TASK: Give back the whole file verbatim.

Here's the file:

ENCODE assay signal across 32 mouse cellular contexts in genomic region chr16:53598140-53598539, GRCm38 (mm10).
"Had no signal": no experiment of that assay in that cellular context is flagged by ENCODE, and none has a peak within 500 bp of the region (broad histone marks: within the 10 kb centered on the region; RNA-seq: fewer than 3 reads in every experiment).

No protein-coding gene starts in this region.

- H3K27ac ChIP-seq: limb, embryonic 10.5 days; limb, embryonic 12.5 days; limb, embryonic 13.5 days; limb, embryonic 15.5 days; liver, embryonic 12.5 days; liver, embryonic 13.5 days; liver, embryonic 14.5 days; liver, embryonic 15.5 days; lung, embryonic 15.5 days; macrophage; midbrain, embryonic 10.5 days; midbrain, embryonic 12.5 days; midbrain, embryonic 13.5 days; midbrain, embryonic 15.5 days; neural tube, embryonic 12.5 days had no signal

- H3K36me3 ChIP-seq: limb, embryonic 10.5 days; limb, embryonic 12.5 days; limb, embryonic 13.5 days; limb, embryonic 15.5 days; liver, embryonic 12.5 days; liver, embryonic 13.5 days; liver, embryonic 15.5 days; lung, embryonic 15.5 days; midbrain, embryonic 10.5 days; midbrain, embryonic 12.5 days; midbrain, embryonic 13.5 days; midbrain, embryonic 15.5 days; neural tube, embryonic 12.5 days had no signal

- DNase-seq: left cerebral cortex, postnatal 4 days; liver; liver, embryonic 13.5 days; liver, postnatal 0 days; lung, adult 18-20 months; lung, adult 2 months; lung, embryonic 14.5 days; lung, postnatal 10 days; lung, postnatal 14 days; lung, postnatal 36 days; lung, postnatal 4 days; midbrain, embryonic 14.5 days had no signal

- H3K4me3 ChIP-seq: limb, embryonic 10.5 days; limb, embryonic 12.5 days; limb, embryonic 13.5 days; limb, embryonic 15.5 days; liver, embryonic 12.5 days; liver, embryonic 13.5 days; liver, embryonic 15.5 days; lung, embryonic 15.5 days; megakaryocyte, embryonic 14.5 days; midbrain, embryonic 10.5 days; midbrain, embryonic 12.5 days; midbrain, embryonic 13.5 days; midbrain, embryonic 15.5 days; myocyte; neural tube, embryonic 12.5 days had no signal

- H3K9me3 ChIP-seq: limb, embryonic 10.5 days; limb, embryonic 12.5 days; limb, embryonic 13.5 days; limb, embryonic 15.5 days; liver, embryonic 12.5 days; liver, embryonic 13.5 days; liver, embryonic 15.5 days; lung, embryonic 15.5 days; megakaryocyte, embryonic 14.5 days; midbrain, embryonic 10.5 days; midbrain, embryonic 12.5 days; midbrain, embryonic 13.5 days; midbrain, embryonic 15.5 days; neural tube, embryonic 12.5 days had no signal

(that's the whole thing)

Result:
ENCODE assay signal across 32 mouse cellular contexts in genomic region chr16:53598140-53598539, GRCm38 (mm10).
"Had no signal": no experiment of that assay in that cellular context is flagged by ENCODE, and none has a peak within 500 bp of the region (broad histone marks: within the 10 kb centered on the region; RNA-seq: fewer than 3 reads in every experiment).

No protein-coding gene starts in this region.

- H3K27ac ChIP-seq: limb, embryonic 10.5 days; limb, embryonic 12.5 days; limb, embryonic 13.5 days; limb, embryonic 15.5 days; liver, embryonic 12.5 days; liver, embryonic 13.5 days; liver, embryonic 14.5 days; liver, embryonic 15.5 days; lung, embryonic 15.5 days; macrophage; midbrain, embryonic 10.5 days; midbrain, embryonic 12.5 days; midbrain, embryonic 13.5 days; midbrain, embryonic 15.5 days; neural tube, embryonic 12.5 days had no signal

- H3K36me3 ChIP-seq: limb, embryonic 10.5 days; limb, embryonic 12.5 days; limb, embryonic 13.5 days; limb, embryonic 15.5 days; liver, embryonic 12.5 days; liver, embryonic 13.5 days; liver, embryonic 15.5 days; lung, embryonic 15.5 days; midbrain, embryonic 10.5 days; midbrain, embryonic 12.5 days; midbrain, embryonic 13.5 days; midbrain, embryonic 15.5 days; neural tube, embryonic 12.5 days had no signal

- DNase-seq: left cerebral cortex, postnatal 4 days; liver; liver, embryonic 13.5 days; liver, postnatal 0 days; lung, adult 18-20 months; lung, adult 2 months; lung, embryonic 14.5 days; lung, postnatal 10 days; lung, postnatal 14 days; lung, postnatal 36 days; lung, postnatal 4 days; midbrain, embryonic 14.5 days had no signal

- H3K4me3 ChIP-seq: limb, embryonic 10.5 days; limb, embryonic 12.5 days; limb, embryonic 13.5 days; limb, embryonic 15.5 days; liver, embryonic 12.5 days; liver, embryonic 13.5 days; liver, embryonic 15.5 days; lung, embryonic 15.5 days; megakaryocyte, embryonic 14.5 days; midbrain, embryonic 10.5 days; midbrain, embryonic 12.5 days; midbrain, embryonic 13.5 days; midbrain, embryonic 15.5 days; myocyte; neural tube, embryonic 12.5 days had no signal

- H3K9me3 ChIP-seq: limb, embryonic 10.5 days; limb, embryonic 12.5 days; limb, embryonic 13.5 days; limb, embryonic 15.5 days; liver, embryonic 12.5 days; liver, embryonic 13.5 days; liver, embryonic 15.5 days; lung, embryonic 15.5 days; megakaryocyte, embryonic 14.5 days; midbrain, embryonic 10.5 days; midbrain, embryonic 12.5 days; midbrain, embryonic 13.5 days; midbrain, embryonic 15.5 days; neural tube, embryonic 12.5 days had no signal